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Valley of the Shadow

Staunton Spectator: July 19, 1859

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Work for the Charleston Convention
(Column 1)
Summary: Looks ahead to the 1860 Democratic convention in Charleston. The big issue at the convention will be slavery in the Territories.
Lamp Posts
(Column 1)
Summary: The lamp posts ordered by the town council will be erected at various spots around town, including Gospel Hill, the National Hotel, Court House squre, and fifteen other locations.
Terrific Storm
(Column 2)
Summary: Account of a bad thunderstorm that hit Staunton on July 15. Both houses and people were struck by lightning.
(Names in announcement: E. M Cushing, Mrs. Cushing, Washington Swoope, John Brown, S. F. Clarke)
Full Text of Article:

On Friday last, about 7 o'clock in the evening, our town was visited by the most terrific thunder-storm we have ever witnessed. Indeed the oldest inhabitants of Staunton say that they never have known such a storm before. The rain came suddenly and in torrents from an angry looking cloud in the North-west, and continued to pour down for thirty minutes, during which time the heavens and the earth were illuminated by incessant flashes of the most brilliant lighting, followed by stunning peals of thunder. The large drops of rain descending in the twilight looked like brilliant diamonds as they sparkled in the glare of the electricity. The wind blew a hurricane for a short time, but we have heard of no damage being done by it. The lightning, however, struck a tree near the residence of Mr. E. M. Cushing, thence glancing to the dwelling-house, passing down the chimney, and shivering the mantels. Mr. C. received a severe shock and Mrs. C. was slightly burned, but neither of them were severely injured. We have heard of no other damage done by the lightning in town. In the afternoon of Friday, however, we regret to learn that a valuable negro man belonging to Mr. Washington Swoope was killed by lightning.--A colt on the farm of Mr. John D. Brown, near Staunton, was also killed, and one of the Messrs. Hawpe, near Greenville, lost 28 sheep.

We usually contemplate a thunder-storm with admiration and delight, as one of the most sublime manifestations of Omnipotence, but we confess we felt some trepidation during the storm of Friday evening. Our friend Mr. S. E. Clark, whose advertisement will be found in another column, thinks such would not have been the case if we had permitted him to put for us a good copper lightning rod, as he proposed before the storm. We have no doubt that rods protect houses, and that Mr. Clarke's rods are superior to the old fashioned iron rods.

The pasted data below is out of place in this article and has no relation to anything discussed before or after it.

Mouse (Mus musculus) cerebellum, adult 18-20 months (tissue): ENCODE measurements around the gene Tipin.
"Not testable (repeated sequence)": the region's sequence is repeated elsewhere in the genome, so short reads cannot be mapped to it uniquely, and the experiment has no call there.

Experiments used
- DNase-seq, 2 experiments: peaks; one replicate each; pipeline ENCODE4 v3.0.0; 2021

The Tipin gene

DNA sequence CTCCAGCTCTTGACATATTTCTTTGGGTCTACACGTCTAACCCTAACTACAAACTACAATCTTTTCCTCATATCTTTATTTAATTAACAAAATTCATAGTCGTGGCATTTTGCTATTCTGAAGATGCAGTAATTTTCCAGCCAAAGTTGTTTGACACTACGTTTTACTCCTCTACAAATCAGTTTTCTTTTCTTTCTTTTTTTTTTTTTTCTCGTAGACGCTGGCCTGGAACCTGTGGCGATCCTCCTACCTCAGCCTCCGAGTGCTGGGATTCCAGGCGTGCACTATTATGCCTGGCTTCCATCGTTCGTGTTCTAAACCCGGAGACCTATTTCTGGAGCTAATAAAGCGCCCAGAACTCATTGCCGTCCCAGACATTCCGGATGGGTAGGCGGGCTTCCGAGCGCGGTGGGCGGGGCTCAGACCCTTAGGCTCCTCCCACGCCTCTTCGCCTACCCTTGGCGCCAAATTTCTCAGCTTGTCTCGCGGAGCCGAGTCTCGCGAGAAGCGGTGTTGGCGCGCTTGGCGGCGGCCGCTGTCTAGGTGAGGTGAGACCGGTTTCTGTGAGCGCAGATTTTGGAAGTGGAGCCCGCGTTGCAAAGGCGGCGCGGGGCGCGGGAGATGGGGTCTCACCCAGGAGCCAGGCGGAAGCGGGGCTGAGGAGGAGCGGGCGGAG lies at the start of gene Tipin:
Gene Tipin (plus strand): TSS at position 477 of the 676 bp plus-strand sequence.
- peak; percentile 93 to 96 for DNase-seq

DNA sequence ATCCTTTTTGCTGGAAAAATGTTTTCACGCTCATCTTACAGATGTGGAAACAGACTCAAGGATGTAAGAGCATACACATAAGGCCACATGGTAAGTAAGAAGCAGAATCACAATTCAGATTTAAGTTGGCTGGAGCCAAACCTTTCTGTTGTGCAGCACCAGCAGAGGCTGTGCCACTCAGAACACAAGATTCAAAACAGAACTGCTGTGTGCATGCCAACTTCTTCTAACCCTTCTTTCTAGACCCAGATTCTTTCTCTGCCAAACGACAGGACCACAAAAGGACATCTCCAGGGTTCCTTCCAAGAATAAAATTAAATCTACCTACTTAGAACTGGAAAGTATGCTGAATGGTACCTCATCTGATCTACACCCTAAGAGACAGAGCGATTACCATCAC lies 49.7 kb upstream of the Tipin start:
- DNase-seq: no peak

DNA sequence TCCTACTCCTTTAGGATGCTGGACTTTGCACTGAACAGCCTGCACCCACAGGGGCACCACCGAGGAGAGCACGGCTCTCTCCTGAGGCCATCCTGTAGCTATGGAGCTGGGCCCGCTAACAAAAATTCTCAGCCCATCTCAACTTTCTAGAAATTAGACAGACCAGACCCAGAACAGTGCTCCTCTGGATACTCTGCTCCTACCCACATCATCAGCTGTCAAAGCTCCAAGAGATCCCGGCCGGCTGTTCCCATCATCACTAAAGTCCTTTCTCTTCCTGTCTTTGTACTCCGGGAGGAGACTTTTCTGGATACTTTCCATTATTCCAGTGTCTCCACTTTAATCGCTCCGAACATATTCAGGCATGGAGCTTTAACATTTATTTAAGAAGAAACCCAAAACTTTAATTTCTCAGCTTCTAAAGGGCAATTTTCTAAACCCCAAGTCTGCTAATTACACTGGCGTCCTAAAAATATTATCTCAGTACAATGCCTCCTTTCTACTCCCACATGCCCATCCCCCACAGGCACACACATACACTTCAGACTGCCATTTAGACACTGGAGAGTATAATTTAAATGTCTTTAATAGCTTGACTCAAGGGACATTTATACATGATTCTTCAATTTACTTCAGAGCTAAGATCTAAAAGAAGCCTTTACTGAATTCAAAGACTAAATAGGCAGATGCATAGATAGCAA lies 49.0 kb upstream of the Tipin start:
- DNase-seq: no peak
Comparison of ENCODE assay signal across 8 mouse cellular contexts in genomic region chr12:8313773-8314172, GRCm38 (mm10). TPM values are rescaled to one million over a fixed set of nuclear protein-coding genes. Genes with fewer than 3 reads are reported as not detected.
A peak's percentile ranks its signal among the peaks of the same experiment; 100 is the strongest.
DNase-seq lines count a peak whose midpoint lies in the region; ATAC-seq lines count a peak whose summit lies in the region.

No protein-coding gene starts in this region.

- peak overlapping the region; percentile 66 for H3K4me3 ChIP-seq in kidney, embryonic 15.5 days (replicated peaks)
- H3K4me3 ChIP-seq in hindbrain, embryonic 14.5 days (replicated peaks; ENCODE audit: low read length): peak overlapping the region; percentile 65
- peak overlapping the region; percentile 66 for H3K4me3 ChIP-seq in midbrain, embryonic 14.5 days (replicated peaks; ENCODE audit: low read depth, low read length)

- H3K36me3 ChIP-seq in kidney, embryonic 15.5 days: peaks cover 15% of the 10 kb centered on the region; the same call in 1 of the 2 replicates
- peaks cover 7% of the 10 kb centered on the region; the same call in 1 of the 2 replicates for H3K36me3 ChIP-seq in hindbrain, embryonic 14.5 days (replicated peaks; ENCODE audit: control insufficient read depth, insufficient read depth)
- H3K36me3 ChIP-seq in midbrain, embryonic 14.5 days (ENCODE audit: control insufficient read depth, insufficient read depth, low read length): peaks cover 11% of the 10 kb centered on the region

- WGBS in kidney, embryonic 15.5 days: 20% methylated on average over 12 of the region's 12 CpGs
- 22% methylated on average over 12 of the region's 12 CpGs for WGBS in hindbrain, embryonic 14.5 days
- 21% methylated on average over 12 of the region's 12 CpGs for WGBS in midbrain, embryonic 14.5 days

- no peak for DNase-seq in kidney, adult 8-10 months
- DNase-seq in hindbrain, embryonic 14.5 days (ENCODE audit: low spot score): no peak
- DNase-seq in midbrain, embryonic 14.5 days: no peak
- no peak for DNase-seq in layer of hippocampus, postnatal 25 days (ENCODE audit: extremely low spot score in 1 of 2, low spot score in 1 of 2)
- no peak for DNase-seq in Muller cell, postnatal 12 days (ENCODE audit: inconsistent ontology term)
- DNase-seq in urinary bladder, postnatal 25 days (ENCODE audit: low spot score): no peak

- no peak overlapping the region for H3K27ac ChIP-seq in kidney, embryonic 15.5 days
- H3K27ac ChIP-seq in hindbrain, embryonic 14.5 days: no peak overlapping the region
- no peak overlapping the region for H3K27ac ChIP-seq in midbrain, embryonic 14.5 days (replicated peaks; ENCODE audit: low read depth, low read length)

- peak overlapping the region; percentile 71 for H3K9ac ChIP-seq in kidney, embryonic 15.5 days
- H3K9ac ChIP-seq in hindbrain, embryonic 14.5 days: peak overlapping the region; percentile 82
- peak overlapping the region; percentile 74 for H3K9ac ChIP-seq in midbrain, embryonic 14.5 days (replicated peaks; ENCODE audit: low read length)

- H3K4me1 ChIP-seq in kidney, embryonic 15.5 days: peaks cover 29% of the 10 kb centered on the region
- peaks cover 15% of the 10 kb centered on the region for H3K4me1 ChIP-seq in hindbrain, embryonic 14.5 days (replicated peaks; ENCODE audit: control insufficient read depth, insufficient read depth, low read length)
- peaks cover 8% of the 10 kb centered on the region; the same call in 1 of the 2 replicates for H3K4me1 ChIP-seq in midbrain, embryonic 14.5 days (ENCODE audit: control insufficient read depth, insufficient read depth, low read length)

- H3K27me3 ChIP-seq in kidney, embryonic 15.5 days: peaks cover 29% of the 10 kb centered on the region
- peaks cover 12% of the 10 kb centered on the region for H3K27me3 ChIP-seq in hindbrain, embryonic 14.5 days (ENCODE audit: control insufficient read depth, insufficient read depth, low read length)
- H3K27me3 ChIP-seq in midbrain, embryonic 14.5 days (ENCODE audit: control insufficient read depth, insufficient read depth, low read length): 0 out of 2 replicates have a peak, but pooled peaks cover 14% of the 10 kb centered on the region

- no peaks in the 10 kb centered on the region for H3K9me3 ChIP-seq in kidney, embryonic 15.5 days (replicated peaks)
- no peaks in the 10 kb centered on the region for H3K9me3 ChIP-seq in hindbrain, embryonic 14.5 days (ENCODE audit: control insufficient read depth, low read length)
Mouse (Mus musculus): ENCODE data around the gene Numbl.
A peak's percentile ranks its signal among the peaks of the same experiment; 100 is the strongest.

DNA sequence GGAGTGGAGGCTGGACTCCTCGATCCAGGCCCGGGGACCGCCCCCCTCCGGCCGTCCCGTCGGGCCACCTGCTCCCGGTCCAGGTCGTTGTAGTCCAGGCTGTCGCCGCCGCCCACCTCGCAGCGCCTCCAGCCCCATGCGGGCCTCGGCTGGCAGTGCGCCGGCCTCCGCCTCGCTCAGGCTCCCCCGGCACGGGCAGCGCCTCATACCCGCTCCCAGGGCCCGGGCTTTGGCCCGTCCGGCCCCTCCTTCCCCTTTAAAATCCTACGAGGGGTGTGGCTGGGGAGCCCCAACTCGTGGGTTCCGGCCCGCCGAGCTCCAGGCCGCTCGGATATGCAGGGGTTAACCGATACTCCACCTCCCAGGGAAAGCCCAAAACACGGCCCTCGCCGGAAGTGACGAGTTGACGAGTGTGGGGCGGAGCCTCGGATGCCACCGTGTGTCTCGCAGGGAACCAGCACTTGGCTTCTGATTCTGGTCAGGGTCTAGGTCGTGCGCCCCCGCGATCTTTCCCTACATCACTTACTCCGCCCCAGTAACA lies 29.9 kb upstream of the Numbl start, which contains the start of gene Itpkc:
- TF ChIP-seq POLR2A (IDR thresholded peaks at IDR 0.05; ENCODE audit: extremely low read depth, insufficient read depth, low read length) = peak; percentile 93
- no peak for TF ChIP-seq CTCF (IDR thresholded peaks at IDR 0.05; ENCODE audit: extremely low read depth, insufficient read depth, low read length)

The Gas Works
(Column 2)
Summary: A stockholder and consumer of the gas works writes to thank Mr. Bowes and the contractors for giving him a tour of the works and for the excellent job the contractors did in building the works.
Trailer: Stockholder
Opposition State Convention
(Column 2)
Summary: Agrees with the Richmond Whig's call for an 1860 Opposition state convention because it will allow Virginia the most flexibility in maneuvering between the North and the South.
Origin of Article: Richmond Whig
For the Spectator; "Wesleyan Female Institute"
(Column 4)
Summary: Account of commencement week at the Wesleyan Female Institute. Praises the Institute for being extremely well-run and for turning out well-trained young ladies.
(Names in announcement: Rev. Jame McCauley, B.F. Brooke, Prof. Turner, Benjamin Argobast)
Full Text of Article:

Messrs. Editors:--The Commencement exercises of the above-named Institute were brought to a close June 30th at 12 o'clock at night. The entire week preceding the Commencement proper, was one of unusual interest to the friends of the Institute.

On Sunday the 26th of June, a Baccalaureate Sermon was preached before the Graduating Class, by the Rev. James A. McCauley, A. M., formerly a Principal of the Institute, and now pastor of the Methodist Episcopal Church in the town of Fredericksburg, Va. This gentleman's popularity in Staunton, where he is so well known, secured a large and intelligent audience, and his masterly treatment of the subject--"The relation of Christianity to woman,"-- what it has done for her, what it is doing for her, and what it is yet destined to do for her, as well as the bearing of Christian education upon the whole subject, so captivated his hearers as to leave nothing necessary to be said in this place in commendation of her merit as a chaste, pure,and impressive speaker. We do most cordially commend his purity of style and elegant diction to those who wish to attain to a mastery of our mother tongue.